A premature newborn was left to die in a sluice room at a declining NHS Trust hospital in Manchester. The newborn, which was born too early to revive, was not cared for the two hours of her brief life and died alone in a place utilised for the distribution of medical garbage.

The upsetting occurrence was reported in a confidential private report into continuing deficits, poor team attitudes and clinical failures in the maternity departments of North Manchester General and Royal Oldham hospitals. A study of maternity services at Pennine Acute Hospital NHS Trust, which runs the two hospitals, was acquired through Freedom of Information inquiries by the Manchester Evening News.

It described a series of preventable deaths and long-term injuries made by failures over numerous years. The article described how one woman perished of a disastrous hemorrhage after her manifestations were put down to mental collapse and another was left with a colostomy because her condition was missed three times.

It further stated the Trust was putting women at unacceptable danger by taking on too many high-risk gestations at North Manchester General owing to the absence of beds at Oldham. The infant was born just ahead of the statutory age of viability, which is about 23 weeks. As by recommendation, workers did not attempt to keep her alive, however, the statement announced basic empathy was missing.

When the baby was born alive and went on to live for about another two hours, the team affiliates associated with the administration did not obtain a calm spot to remain with her to nurse her as she departed. They instead put her in a Moses basket and left her in the sluice room to die alone.

Long-term failures in the departments led to great levels of harm for babies in particular and reiterated warnings over years had not led to changes. The newspaper announced the trust sought to quash the story and even pretended it did not exist.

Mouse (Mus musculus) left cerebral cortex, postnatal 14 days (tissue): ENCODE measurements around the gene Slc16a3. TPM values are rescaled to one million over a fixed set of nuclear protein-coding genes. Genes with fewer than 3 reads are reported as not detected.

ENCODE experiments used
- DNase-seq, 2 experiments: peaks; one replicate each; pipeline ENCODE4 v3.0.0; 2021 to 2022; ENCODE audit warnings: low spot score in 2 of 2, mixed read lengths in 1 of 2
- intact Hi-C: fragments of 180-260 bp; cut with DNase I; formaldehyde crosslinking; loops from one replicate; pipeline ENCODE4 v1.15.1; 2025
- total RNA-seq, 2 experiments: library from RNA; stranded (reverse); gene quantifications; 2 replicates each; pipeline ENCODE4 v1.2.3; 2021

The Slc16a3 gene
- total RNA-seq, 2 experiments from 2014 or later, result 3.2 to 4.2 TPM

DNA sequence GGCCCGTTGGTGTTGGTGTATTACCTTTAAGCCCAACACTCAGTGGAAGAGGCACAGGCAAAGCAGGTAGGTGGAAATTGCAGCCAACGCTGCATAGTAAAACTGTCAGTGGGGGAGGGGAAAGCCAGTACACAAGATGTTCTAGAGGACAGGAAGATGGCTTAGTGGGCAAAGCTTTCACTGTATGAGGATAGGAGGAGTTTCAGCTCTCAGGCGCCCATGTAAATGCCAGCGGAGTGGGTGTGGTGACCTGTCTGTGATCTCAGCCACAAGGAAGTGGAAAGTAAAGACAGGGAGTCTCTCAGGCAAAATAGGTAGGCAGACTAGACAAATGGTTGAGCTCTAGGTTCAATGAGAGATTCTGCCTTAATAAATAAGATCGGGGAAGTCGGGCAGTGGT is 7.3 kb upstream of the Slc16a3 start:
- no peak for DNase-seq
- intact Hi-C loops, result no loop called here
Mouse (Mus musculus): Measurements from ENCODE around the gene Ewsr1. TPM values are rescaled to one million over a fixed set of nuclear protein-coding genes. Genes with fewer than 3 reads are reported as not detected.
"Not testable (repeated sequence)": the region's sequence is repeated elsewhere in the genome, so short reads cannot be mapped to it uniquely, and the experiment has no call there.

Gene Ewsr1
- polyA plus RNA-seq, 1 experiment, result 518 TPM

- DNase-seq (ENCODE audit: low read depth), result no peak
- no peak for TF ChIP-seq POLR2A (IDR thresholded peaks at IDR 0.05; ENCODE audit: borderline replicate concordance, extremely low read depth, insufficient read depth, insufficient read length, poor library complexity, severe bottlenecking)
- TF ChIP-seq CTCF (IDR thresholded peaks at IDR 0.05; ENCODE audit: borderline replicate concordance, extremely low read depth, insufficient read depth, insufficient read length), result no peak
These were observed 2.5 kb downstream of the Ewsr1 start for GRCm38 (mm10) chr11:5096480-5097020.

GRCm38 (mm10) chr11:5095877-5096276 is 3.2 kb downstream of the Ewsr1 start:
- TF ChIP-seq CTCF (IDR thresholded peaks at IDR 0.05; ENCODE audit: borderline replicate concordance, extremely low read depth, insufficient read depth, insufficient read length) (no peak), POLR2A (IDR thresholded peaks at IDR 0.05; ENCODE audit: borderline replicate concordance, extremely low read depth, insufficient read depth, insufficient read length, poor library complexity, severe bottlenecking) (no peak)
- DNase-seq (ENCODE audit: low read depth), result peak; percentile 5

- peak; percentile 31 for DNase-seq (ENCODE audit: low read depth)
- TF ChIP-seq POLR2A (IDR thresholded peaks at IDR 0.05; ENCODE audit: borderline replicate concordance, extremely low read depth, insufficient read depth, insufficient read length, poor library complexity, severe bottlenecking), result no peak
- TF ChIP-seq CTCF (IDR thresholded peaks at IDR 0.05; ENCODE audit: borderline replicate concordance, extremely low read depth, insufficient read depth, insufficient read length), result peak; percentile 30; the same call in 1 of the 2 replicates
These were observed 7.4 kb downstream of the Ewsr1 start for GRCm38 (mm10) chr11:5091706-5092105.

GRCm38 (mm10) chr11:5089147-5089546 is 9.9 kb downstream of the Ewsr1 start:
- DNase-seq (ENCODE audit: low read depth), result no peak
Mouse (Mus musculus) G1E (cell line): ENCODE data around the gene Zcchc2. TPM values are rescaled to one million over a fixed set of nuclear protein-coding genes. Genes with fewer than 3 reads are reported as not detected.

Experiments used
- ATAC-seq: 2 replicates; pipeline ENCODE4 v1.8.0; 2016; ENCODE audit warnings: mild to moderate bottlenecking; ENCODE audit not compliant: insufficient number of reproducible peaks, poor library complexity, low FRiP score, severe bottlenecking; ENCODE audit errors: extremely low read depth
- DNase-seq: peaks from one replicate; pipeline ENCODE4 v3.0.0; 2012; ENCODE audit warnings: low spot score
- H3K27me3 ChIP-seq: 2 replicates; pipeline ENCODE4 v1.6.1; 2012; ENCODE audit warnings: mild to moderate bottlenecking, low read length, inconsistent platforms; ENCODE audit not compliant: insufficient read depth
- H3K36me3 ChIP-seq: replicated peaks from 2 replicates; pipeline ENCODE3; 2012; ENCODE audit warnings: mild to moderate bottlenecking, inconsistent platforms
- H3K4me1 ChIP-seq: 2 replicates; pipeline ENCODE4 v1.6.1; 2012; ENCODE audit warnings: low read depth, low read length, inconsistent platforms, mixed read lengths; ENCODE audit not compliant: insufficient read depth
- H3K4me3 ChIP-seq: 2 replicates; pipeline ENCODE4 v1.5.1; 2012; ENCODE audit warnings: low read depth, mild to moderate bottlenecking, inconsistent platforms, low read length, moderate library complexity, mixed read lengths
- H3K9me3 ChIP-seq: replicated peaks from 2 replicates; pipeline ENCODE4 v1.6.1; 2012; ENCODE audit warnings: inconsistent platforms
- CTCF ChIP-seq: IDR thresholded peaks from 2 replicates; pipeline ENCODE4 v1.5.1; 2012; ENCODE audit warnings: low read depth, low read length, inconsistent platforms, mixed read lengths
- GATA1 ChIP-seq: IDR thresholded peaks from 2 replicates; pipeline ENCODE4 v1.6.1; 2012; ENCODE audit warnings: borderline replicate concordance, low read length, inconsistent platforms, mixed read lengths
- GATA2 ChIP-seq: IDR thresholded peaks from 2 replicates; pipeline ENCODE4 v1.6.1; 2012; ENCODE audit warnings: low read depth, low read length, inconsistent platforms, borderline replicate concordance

The article distinguished plain indication of bad decision-making which has resulted in significant injury to women and genuine problems on maternity wards.

This resulted in large levels of abuse for infants in particular, which has a vital life-long impact. The Trust had a huge reliance on locum workers, more than one-third of the specialist employees, and as such was quite vague in its structure and lacked particular abilities and capabilities, which had directed to adverse consequences for the women.

In one case, a newborn died because its mother had a unique blood type which workers declined to recognise. It quoted disturbing repeated problems across the administration, comprising failures to monitor fundamental important symptoms, bad documentation, important lab results that went unchecked, and important lost data left off patient records.

The trust announced that extra help had been taken on and improvement was being made to enhance care. A report outlined a set mindset amongst workers who favoured to see patients conditions as uncomplicated and repeated violation of the patient’s welfare methods and inadequate enforcement monitoring of the large amounts of agency workers on the trust’s books.

The Trust received numerous legal suits and spent out more in losses than any other mid-2010 and 2015, almost half of them correlating to mothers and babies, payouts which calculated at higher than £25 million.

The precedence is for all of the trust’s duties to reach the lofty criteria that patients demand and warrant. Evidently, they are unwaveringly making the needed changes so that patients can get safe, high-quality care across all of their services.

In addition to the placement of a new Head of Midwifery, 31 new midwives started in post across the two maternity units at North Manchester and Oldham last month.

One episode recognises that a newborn died following childbirth as the mother was not identified through her antenatal supervision as being rhesus negative and given the proper treatment to stop any opposing impacts on her baby.

Nevertheless, this is not good enough, no baby should die because of a clerical mistake. Obviously this was not intentionally done, however, this should not have happened in the first place, and the pain that a family has to face when they lose a newborn is so immense, and further preparation should be given to staff, and if there are not enough funds to do so, then the government must find it, and fast before any more deaths happen.

There have been too many cutbacks to the NHS by our government, this is fact. This is a conscious action by our government to cut funds to accumulate wealth, however, when you are bartering with life, there are no cutbacks to conserve funds, we are dealing with human beings, living people, with lifeblood coursing through their veins, you simply can’t put a figure on that.

Human beings are priceless!

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